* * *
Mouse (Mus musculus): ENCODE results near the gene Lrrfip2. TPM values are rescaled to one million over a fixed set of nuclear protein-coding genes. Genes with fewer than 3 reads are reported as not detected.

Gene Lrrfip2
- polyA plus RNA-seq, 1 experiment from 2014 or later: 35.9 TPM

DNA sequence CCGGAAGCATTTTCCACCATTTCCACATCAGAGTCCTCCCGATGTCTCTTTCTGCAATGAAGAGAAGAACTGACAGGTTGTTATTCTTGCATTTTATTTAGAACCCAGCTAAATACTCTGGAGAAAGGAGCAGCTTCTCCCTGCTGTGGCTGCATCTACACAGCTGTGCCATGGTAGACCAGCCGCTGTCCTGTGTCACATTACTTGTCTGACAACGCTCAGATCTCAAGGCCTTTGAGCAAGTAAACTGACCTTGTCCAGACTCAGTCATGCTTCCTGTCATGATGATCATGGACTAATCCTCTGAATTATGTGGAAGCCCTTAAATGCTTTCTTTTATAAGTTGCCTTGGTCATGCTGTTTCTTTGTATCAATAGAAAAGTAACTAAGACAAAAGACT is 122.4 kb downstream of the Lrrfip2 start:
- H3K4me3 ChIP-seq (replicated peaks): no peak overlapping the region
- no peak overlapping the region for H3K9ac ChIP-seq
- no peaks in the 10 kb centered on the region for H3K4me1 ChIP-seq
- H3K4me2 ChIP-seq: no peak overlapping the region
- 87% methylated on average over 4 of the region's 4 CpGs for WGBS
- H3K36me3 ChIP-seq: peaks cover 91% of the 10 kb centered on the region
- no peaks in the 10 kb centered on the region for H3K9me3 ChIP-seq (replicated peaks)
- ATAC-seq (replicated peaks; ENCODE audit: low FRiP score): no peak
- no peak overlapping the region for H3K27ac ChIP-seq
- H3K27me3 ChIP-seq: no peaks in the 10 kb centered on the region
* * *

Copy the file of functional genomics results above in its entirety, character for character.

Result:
Mouse (Mus musculus): ENCODE results near the gene Lrrfip2. TPM values are rescaled to one million over a fixed set of nuclear protein-coding genes. Genes with fewer than 3 reads are reported as not detected.

Gene Lrrfip2
- polyA plus RNA-seq, 1 experiment from 2014 or later: 35.9 TPM

DNA sequence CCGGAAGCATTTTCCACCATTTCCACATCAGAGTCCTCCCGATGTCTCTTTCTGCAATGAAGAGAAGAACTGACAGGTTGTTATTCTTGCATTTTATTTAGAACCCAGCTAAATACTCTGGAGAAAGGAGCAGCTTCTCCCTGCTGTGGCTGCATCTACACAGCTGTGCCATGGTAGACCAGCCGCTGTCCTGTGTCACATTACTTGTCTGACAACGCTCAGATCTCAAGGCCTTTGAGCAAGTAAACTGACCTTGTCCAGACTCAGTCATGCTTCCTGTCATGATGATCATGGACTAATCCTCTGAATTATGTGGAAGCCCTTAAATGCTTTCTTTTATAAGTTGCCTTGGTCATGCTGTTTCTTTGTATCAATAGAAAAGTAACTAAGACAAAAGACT is 122.4 kb downstream of the Lrrfip2 start:
- H3K4me3 ChIP-seq (replicated peaks): no peak overlapping the region
- no peak overlapping the region for H3K9ac ChIP-seq
- no peaks in the 10 kb centered on the region for H3K4me1 ChIP-seq
- H3K4me2 ChIP-seq: no peak overlapping the region
- 87% methylated on average over 4 of the region's 4 CpGs for WGBS
- H3K36me3 ChIP-seq: peaks cover 91% of the 10 kb centered on the region
- no peaks in the 10 kb centered on the region for H3K9me3 ChIP-seq (replicated peaks)
- ATAC-seq (replicated peaks; ENCODE audit: low FRiP score): no peak
- no peak overlapping the region for H3K27ac ChIP-seq
- H3K27me3 ChIP-seq: no peaks in the 10 kb centered on the region